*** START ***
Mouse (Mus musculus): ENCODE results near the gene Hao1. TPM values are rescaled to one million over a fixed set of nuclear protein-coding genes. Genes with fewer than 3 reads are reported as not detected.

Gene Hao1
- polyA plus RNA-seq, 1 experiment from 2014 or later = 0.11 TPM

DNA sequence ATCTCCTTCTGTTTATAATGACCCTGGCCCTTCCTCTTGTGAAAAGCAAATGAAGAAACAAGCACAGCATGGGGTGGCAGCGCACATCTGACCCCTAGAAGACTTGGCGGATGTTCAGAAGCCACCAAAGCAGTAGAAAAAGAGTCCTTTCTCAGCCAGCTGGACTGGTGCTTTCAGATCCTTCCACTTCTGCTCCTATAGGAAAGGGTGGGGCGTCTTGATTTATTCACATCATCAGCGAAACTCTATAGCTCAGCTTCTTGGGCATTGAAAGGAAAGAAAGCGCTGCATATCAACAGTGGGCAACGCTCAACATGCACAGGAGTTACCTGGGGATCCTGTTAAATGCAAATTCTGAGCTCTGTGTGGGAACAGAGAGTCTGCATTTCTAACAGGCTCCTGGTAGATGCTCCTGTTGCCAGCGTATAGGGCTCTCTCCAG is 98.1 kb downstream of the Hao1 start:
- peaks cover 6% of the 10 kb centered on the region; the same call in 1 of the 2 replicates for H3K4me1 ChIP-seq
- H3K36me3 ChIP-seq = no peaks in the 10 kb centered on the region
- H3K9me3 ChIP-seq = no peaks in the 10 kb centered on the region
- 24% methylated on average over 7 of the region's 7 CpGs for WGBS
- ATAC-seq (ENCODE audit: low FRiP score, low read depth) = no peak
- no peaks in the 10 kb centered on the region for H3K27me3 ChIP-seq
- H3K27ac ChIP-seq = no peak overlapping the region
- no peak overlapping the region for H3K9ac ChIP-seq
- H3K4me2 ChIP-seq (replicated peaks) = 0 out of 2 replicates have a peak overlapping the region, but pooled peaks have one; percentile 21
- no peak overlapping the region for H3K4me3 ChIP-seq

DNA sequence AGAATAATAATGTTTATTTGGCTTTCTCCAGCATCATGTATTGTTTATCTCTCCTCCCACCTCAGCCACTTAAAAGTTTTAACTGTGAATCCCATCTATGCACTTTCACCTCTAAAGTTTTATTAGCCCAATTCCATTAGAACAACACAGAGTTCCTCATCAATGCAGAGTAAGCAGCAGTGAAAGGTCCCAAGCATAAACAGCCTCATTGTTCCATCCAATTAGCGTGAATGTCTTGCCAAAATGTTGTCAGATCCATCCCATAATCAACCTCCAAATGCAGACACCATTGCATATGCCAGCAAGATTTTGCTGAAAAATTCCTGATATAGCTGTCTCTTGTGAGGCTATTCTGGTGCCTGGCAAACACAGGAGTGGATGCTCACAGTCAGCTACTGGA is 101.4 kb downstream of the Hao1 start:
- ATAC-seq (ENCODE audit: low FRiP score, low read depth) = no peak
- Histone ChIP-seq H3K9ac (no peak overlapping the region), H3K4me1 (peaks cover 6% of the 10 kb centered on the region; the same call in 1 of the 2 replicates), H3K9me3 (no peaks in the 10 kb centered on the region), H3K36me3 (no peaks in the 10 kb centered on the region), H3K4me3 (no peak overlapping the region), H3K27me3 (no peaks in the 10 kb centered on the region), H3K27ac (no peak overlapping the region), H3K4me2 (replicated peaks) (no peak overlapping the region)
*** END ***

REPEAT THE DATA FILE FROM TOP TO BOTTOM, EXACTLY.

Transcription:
Mouse (Mus musculus): ENCODE results near the gene Hao1. TPM values are rescaled to one million over a fixed set of nuclear protein-coding genes. Genes with fewer than 3 reads are reported as not detected.

Gene Hao1
- polyA plus RNA-seq, 1 experiment from 2014 or later = 0.11 TPM

DNA sequence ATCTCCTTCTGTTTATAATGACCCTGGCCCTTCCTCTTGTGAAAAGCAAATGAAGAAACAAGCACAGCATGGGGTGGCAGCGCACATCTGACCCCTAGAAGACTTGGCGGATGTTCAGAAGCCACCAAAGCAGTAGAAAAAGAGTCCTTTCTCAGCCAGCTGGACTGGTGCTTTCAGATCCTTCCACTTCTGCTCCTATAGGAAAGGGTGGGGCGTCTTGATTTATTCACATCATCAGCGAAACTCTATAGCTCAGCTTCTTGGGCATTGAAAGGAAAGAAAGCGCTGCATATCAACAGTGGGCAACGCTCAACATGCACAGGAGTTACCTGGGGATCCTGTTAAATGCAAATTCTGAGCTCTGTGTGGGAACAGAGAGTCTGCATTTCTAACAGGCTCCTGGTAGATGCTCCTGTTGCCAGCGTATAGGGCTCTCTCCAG is 98.1 kb downstream of the Hao1 start:
- peaks cover 6% of the 10 kb centered on the region; the same call in 1 of the 2 replicates for H3K4me1 ChIP-seq
- H3K36me3 ChIP-seq = no peaks in the 10 kb centered on the region
- H3K9me3 ChIP-seq = no peaks in the 10 kb centered on the region
- 24% methylated on average over 7 of the region's 7 CpGs for WGBS
- ATAC-seq (ENCODE audit: low FRiP score, low read depth) = no peak
- no peaks in the 10 kb centered on the region for H3K27me3 ChIP-seq
- H3K27ac ChIP-seq = no peak overlapping the region
- no peak overlapping the region for H3K9ac ChIP-seq
- H3K4me2 ChIP-seq (replicated peaks) = 0 out of 2 replicates have a peak overlapping the region, but pooled peaks have one; percentile 21
- no peak overlapping the region for H3K4me3 ChIP-seq

DNA sequence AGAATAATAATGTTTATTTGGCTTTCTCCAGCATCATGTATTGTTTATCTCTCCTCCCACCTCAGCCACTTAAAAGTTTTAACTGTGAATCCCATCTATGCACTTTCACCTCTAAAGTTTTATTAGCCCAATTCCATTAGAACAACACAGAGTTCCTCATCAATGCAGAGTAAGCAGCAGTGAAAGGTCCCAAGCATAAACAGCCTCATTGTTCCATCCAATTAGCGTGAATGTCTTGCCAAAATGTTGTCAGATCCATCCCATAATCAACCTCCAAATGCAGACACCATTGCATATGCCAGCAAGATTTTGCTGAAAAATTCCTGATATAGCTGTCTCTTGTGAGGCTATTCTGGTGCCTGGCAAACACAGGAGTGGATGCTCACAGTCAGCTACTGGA is 101.4 kb downstream of the Hao1 start:
- ATAC-seq (ENCODE audit: low FRiP score, low read depth) = no peak
- Histone ChIP-seq H3K9ac (no peak overlapping the region), H3K4me1 (peaks cover 6% of the 10 kb centered on the region; the same call in 1 of the 2 replicates), H3K9me3 (no peaks in the 10 kb centered on the region), H3K36me3 (no peaks in the 10 kb centered on the region), H3K4me3 (no peak overlapping the region), H3K27me3 (no peaks in the 10 kb centered on the region), H3K27ac (no peak overlapping the region), H3K4me2 (replicated peaks) (no peak overlapping the region)